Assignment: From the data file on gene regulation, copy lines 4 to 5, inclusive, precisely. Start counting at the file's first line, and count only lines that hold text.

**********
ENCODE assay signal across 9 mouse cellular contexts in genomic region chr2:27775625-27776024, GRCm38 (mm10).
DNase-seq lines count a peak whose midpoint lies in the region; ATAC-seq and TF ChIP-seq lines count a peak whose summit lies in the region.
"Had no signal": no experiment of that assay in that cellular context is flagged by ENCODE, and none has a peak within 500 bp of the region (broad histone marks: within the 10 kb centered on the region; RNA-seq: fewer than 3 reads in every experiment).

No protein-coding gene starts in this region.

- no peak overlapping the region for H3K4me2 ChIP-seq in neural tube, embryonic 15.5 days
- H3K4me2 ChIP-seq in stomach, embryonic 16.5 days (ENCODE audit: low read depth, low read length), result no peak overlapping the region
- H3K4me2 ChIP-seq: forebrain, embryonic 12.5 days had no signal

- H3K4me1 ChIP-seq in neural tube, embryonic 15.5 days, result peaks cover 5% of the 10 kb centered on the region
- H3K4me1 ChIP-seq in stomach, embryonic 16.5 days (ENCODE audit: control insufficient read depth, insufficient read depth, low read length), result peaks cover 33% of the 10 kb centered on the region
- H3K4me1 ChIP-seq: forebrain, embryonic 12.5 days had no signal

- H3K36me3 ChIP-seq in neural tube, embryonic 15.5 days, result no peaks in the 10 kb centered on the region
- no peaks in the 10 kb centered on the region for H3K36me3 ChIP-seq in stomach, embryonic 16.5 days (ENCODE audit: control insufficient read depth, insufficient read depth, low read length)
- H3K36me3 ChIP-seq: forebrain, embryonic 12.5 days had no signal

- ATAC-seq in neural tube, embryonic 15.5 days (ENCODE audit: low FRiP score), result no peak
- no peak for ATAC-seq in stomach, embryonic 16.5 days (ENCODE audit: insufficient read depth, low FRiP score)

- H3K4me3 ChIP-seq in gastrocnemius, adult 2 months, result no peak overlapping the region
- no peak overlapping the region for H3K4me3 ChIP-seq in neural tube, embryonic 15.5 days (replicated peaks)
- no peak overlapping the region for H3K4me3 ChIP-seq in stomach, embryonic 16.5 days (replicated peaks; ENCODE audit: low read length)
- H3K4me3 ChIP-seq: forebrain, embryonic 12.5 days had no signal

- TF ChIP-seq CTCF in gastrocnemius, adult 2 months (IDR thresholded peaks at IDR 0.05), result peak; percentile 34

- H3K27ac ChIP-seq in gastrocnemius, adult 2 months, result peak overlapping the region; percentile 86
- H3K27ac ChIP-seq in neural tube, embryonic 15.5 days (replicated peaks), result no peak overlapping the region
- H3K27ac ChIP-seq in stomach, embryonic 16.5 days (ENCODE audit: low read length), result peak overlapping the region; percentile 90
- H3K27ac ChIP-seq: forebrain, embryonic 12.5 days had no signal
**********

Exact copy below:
No protein-coding gene starts in this region.

- no peak overlapping the region for H3K4me2 ChIP-seq in neural tube, embryonic 15.5 days